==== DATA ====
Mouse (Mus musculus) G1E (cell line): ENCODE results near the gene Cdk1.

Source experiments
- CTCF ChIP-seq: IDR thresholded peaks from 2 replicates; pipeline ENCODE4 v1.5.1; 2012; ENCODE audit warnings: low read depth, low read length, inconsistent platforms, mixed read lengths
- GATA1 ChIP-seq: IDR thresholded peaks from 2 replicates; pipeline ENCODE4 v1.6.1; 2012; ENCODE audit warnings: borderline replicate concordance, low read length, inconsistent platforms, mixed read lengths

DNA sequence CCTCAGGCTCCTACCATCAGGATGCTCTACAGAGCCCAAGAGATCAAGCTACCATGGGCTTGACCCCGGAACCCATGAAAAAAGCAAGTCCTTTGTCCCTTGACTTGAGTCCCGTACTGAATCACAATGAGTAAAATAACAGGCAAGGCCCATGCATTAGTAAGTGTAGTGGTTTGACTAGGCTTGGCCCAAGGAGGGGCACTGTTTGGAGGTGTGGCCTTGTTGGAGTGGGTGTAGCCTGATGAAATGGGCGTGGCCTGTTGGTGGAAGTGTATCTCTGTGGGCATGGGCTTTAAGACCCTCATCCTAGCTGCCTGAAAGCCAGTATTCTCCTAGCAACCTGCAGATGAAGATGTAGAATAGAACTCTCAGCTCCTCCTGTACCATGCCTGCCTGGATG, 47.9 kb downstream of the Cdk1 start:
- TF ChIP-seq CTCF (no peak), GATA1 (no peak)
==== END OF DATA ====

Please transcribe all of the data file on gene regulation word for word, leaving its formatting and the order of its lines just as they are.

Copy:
Mouse (Mus musculus) G1E (cell line): ENCODE results near the gene Cdk1.

Source experiments
- CTCF ChIP-seq: IDR thresholded peaks from 2 replicates; pipeline ENCODE4 v1.5.1; 2012; ENCODE audit warnings: low read depth, low read length, inconsistent platforms, mixed read lengths
- GATA1 ChIP-seq: IDR thresholded peaks from 2 replicates; pipeline ENCODE4 v1.6.1; 2012; ENCODE audit warnings: borderline replicate concordance, low read length, inconsistent platforms, mixed read lengths

DNA sequence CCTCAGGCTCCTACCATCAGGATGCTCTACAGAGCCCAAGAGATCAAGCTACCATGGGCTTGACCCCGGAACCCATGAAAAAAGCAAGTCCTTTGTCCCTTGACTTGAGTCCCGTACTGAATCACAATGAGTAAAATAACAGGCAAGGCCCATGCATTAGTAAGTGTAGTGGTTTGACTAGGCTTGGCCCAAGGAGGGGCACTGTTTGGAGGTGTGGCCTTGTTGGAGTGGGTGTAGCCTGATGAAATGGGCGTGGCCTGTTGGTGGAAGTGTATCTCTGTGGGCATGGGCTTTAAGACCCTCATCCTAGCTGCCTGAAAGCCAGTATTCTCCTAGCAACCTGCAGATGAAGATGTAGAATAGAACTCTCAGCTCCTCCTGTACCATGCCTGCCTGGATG, 47.9 kb downstream of the Cdk1 start:
- TF ChIP-seq CTCF (no peak), GATA1 (no peak)